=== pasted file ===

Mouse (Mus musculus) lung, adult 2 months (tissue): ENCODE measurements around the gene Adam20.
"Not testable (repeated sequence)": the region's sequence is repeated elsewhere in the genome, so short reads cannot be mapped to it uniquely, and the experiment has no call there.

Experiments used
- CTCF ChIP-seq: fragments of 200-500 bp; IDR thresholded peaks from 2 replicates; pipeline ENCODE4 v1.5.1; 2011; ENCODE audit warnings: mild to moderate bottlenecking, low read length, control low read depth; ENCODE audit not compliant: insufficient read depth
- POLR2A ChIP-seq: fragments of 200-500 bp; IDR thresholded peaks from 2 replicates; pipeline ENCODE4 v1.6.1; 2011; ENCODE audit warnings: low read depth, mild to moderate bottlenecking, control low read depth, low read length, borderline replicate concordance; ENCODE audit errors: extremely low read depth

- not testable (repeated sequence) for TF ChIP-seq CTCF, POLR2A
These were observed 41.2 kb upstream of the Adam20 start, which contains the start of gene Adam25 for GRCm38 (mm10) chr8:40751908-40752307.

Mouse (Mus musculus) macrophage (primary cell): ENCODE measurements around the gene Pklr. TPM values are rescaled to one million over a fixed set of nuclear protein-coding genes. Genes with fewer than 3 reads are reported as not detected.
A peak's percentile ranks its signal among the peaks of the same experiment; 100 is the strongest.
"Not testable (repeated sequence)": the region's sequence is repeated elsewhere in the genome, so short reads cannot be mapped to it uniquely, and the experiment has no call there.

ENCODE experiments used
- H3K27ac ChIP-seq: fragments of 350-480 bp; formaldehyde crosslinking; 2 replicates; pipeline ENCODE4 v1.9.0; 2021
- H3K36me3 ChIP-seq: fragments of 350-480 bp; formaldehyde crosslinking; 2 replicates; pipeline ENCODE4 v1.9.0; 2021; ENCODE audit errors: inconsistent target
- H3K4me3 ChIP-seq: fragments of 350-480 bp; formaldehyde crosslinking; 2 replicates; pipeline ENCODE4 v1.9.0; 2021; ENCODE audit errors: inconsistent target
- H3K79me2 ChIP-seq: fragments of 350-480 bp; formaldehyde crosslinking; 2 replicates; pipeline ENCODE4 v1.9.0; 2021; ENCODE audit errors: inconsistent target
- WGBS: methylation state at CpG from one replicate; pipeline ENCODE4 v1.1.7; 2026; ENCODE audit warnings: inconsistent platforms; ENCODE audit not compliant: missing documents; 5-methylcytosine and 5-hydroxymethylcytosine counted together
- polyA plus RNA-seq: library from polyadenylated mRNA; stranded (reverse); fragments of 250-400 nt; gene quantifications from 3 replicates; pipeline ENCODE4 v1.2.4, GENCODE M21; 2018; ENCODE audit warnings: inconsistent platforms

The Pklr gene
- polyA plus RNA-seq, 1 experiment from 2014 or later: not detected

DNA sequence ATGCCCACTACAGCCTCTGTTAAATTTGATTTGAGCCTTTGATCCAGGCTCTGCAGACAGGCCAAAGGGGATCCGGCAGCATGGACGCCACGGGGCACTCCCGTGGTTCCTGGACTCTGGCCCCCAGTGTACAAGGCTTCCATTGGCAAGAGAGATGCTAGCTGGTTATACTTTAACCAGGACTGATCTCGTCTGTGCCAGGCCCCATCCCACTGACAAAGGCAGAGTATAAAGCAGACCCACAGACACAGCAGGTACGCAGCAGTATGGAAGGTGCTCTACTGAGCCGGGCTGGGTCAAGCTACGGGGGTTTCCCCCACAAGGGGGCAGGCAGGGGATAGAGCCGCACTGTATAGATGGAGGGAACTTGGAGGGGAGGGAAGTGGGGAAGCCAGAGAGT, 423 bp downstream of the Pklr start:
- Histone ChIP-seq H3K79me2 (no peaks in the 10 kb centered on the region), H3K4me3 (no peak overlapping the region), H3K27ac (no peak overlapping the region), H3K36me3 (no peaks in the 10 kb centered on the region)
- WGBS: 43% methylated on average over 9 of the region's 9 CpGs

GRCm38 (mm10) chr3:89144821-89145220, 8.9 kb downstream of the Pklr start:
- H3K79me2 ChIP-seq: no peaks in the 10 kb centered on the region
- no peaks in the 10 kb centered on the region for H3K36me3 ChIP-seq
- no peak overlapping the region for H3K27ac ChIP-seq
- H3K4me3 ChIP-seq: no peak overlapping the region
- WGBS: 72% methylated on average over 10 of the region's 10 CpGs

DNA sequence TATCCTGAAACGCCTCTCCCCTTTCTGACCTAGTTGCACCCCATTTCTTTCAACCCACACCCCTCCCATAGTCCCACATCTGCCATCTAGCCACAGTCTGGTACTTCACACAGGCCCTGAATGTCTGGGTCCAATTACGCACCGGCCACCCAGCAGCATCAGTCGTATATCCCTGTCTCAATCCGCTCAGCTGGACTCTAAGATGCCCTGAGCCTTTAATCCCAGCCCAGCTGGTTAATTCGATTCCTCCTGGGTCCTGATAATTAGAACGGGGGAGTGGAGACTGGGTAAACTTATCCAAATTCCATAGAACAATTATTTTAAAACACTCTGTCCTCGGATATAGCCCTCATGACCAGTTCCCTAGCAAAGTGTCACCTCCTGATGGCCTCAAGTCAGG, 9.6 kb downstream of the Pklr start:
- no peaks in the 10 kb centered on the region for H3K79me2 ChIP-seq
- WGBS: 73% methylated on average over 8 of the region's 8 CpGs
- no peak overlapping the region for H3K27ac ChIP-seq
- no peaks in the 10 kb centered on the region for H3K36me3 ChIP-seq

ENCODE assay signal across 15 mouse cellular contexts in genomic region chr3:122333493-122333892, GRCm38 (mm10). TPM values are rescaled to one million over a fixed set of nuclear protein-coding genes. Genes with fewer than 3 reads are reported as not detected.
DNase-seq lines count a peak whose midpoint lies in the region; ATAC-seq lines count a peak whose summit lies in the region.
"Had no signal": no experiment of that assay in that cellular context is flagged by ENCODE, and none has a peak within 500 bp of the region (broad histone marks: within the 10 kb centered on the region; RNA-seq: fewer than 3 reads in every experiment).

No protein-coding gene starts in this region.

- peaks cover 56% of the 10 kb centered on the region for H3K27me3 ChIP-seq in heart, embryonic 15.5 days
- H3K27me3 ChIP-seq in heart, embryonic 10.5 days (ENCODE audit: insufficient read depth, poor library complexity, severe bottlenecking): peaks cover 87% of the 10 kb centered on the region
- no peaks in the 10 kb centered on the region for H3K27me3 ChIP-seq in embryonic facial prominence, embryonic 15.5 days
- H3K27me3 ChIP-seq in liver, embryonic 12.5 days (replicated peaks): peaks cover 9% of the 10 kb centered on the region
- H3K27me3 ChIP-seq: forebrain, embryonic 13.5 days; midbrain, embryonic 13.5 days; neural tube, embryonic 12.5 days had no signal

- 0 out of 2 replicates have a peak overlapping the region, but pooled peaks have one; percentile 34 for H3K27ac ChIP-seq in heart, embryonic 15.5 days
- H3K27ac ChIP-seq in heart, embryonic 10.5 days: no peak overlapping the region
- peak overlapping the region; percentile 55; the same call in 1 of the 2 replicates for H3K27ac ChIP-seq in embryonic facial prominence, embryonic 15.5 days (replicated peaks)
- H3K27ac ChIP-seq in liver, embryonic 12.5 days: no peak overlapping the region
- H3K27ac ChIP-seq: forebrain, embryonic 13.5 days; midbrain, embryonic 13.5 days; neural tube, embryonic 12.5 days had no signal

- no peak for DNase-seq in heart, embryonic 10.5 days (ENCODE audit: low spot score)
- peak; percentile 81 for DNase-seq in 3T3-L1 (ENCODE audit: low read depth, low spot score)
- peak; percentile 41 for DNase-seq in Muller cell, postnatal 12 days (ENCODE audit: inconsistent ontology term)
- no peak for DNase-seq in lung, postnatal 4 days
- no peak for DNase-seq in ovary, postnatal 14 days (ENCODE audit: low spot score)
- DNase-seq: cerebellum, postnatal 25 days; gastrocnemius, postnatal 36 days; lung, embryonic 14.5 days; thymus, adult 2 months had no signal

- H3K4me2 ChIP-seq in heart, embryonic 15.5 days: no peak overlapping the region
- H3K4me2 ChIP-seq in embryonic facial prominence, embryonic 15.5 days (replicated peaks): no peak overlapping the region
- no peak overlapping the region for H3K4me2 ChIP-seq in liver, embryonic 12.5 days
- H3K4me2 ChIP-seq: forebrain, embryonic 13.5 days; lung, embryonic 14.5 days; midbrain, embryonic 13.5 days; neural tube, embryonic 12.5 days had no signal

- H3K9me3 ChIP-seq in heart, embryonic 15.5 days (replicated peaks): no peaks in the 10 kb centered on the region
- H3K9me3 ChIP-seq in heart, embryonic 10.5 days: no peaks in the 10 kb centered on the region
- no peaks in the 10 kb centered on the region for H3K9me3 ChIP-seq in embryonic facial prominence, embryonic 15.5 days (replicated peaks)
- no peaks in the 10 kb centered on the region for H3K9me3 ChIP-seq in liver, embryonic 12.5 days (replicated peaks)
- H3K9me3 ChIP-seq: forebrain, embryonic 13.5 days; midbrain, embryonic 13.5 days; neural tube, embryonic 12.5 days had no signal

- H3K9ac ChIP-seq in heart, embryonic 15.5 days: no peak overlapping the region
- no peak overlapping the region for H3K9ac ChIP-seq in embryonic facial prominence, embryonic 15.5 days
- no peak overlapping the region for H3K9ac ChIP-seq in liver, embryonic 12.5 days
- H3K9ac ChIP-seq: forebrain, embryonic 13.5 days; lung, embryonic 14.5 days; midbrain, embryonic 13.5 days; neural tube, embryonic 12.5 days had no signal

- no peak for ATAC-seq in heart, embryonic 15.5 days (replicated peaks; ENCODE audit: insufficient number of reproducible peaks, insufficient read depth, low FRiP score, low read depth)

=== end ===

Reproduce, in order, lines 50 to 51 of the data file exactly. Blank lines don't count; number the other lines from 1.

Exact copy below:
- peak; percentile 41 for DNase-seq in Muller cell, postnatal 12 days (ENCODE audit: inconsistent ontology term)
- no peak for DNase-seq in lung, postnatal 4 days